On August 10 this year my colleagues and I hope to make a significant difference for these people. We cannot directly improve the lives of MND sufferers, nor can we make it easier on their families. We cannot hope to cure this terrible disease ourselves, but we know that our modest contribution to NeuRA will help the very people who just might. Perhaps more importantly, through demonstrating a willingness to ‘give it a go’, we are setting a great example to the community of Tamworth. We want to show that it’s important to get out there and have a crack, not because we should, but because we still can.

Fundraising stall

Ashlee Schwennesen and Julianne McDougall raising funds with a fresh produce stall

You can donate to the PKF Lawler team here.

 

Simone Riley is participating in the City2Surf with her family to support stroke rehabilitation research and to honour her Dad, a proud City2Surfer.

dad and me

On July 21, 2013, my Dad, a man who lived a healthy, active, and happy lifestyle, was stopped in his tracks by unfortunate genetics and a nasty stroke.

A man who was 64 years young, who had run 20+ City2Surfs (his favourite event) and over 60 marathons, trekked in Nepal and to the top of Mt Kilimanjaro, and was training for a trek from France to Spain, Dad was now in for the biggest challenge yet. His was an atypical stroke, meaning that he didn’t suffer the ‘usual’ deficits in movement that stroke often inflicts, but he did lose his vision and began to experience major cognitive and memory deficiencies.

Simone’s dad in Nepal

As Dad’s hospital days turned into weeks, and then months, our hope went up and down like the rollercoaster going on in Dad’s head. On my first visit to the hospital, I walked into a dark room and was faced with a body on a mattress on the floor that was heavily sedated, as the hospital staff didn’t know what else to do! When Dad woke up every now and then, to walk and eat, our hearts broke when he didn’t recognise me, or even my Mum, his wife of 43 years! Thankfully, we found a Brisbane doctor who agreed to come to the Gold Coast to assess him. This was the first hope we had. After moving hospitals, adjusting his medication, and some wonderful rehabilitation, physiotherapy, and speech therapy, we gradually saw the man who ‘once was’ slowly coming back. He once again knew who Mum was, who I was, and also recognised his other daughters, his son, his grandkids, and other people important to him. After almost six months in hospital, my dad walked out with my mum and went home.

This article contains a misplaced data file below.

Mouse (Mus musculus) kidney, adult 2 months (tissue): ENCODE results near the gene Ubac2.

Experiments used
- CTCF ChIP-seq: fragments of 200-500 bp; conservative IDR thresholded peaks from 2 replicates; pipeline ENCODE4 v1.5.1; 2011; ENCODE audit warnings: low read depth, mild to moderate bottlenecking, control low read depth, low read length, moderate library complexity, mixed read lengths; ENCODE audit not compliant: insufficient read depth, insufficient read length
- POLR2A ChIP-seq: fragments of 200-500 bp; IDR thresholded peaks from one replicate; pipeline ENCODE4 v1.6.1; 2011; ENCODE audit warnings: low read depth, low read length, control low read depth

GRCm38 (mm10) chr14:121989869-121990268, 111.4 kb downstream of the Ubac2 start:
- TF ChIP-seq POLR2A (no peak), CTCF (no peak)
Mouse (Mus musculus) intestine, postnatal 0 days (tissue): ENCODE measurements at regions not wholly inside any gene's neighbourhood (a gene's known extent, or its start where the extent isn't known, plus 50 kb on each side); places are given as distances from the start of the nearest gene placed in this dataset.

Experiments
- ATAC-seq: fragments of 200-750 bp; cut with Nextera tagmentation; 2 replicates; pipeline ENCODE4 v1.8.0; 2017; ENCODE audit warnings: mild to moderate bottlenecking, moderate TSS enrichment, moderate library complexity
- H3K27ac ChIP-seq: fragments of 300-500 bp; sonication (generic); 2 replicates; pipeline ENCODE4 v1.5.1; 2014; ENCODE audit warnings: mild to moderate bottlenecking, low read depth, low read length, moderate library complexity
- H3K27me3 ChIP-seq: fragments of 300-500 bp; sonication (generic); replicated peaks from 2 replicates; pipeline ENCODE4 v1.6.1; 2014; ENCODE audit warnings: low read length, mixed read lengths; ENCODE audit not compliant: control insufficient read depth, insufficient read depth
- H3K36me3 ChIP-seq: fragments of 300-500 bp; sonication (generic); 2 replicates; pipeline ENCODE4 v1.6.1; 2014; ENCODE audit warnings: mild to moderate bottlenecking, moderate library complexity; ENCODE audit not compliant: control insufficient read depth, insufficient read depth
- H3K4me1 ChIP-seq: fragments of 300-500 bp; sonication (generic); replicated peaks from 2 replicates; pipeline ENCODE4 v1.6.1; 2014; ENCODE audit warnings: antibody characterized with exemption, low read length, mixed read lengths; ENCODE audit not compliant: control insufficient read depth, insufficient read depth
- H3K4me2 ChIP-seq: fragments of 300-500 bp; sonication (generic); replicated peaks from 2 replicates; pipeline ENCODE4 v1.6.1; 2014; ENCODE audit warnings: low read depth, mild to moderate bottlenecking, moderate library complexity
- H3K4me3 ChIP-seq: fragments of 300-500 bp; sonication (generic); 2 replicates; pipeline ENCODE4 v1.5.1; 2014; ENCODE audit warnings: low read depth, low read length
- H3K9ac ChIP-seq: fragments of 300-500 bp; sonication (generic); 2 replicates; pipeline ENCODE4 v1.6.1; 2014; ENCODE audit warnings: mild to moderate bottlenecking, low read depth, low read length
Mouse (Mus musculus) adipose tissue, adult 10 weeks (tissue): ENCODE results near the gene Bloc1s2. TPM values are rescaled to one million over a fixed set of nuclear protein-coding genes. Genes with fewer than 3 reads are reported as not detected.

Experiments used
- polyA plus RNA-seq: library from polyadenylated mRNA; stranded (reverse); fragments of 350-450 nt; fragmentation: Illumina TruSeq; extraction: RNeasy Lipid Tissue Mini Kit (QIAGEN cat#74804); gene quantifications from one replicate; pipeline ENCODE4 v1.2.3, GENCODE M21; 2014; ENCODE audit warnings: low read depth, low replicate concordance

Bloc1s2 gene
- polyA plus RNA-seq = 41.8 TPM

The start of his (and her) new lives involved major adjustments; Mum was now his full time carer and also unfortunately had to take on the role of rehabilitator. I felt compelled to do and find what I could to help them with the struggle to find appropriate post-hospital rehabilitation.

While researching stroke, I stumbled across NeuRA. What better way to honour my Dad than to join the NeuRA City2Surf team and make him proud; to run his favourite event, while raising much-needed funds for a charity that will continue research into stroke rehabilitation and one day perhaps even prevent stroke altogether?

It has almost been a year since Dad’s stroke. Things are far from perfect; he has good days and bad days. Only last week, when I sat holding his hand on the couch, he knew I was there, but couldn’t, for all his wanting and trying, get my name out. His vision will never come back, but through trial and error and ups and downs he is rising, admirably, to his challenges.

pb marathon

This year, along with my sister, my best friend (who is like Dad’s fourth daughter), my Mum, some cousins and lots of Dad’s friends, Dad will once again take the trip to Sydney to run/walk/shuffle/crawl/hop/skip/jump; in short, do whatever it takes to complete his annual City2Surf! Given that Dad really doesn’t like the fact that he missed it last year, participating in this year’s race is in itself an achievement that we will all enjoy, almost as much as the cold beer we share with him at the finish line.

You can donate to Simone’s fundraising effort here.

You can also donate to the 2014 NeuRA Runners team here.

Mapping the brain’s map of the hand

No two strokes are the same. How a person is affected by a stroke is dependent on a range of factors such as the type of stroke, the part of the brain damaged, and their health before the stroke.

Many stroke survivors have trouble manipulating and holding objects, and the way people hold and manipulate objects is something NeuRA’s Dr Ingvars Birznieks is an expert in. Dr Birznieks studies tactile receptors (features in our skin that respond to touch) in the fingers and the way the brain controls our hands. Continue reading

Measuring stroke recovery…wirelessly

Using wireless telemetry we are focussing on studying how and why stroke therapy works, rather than just measuring how effective stroke therapy can be. Wireless telemetry refers to wireless, machine-to-machine communication. In our context, we use wireless telemetry to record physiological signals to measure how the body responds during stroke therapy. Continue reading